The Health and Safety at Work etc Act 1974 (HSWA 1974) sets out the basic health and safety duties of a company, its directors, managers and employees. It also acts as the framework for other health and safety regulations, including the Management of Health and Safety at Work Regulations 1999 (the regulations). In terms of consequences, employers risk huge fines and even imprisonment if they fail to implement the correct health and safety duties.
The range of legal obligations placed on employers with respect to health and safety is extensive. The particular obligations which apply in any given case will depend on the activities carried out by the company, the extent of the risks posed by these activities and other factors such as the number of employees. The main obligations imposed by the HWSA 1974 and the regulations include the following:
- Employers are responsible for ensuring the health and safety of their employees and those that are affected by their activities so far as reasonably practicable (sections 2 and 3, HSWA 1974)
- An employer must assess and review the work-related risks faced by its employees and by others affected by the company’s activities. This risk assessment must be “sufficient and suitable” (regulation 3, the regulations)
- An employer must make and give effect to appropriate arrangements for the effective planning, organisation, control, monitoring and review of the preventive and protective measures (regulation 5, the regulations)
- An employer must audit the adequacy of these procedures (regulation 3, the regulations)
- One or more competent persons must be appointed to implement the measures needed to comply with health and safety law (regulation 7, the regulations)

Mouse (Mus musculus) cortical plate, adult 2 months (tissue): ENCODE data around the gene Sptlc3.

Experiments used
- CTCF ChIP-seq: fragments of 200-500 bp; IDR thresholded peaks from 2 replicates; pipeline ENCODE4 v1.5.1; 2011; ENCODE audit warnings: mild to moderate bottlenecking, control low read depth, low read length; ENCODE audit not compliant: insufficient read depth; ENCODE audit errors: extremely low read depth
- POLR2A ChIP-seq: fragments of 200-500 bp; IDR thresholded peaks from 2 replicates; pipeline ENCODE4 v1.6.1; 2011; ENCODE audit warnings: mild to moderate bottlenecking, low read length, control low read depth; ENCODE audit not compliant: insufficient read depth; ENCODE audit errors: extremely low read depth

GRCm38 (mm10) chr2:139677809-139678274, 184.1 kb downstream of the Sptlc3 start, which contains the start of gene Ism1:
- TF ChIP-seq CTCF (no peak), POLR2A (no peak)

- An employer must provide its employees with understandable and relevant information and training on the risks they face and the preventive and protective measures to control those risks (regulations 10 and 13 of the Regulations and the Health and Safety (Consultation with Employees) Regulations 1996)
Employers with over five employees must also:
- Produce a written health and safety policy
- Describe the arrangements for putting the policy into practice
- Bring the policy and any revision of it to the attention of employees
- Revise the policy whenever appropriate (section 2 and section 3, HSWA 1974; regulation 2, Employers ‘ Health and Safety Policy Statements (Exception) Regulations 1975)
- Record appropriate arrangements for the effective planning, organisation, control, monitoring and review of the preventive and protective measures (regulation 5, the regulations)
- Record the significant findings of risk assessments and any group of employees identified by it as especially at risk (regulation 3, the regulations)
Despite the moans and groans of those employers who bemoan the health and safety red tape, it is clear that a safer working environment is better for everyone including those with an eye on company profits. Not only are the prescribed fines for breach a real deterrent, but employees can pursue a claim in a tribunal if they think that their employer has not provided them with a safe place of work.
If you are worried about whether or not your agricultural business complies with health and safety legislation and would like to talk to someone, please get in contact with us today.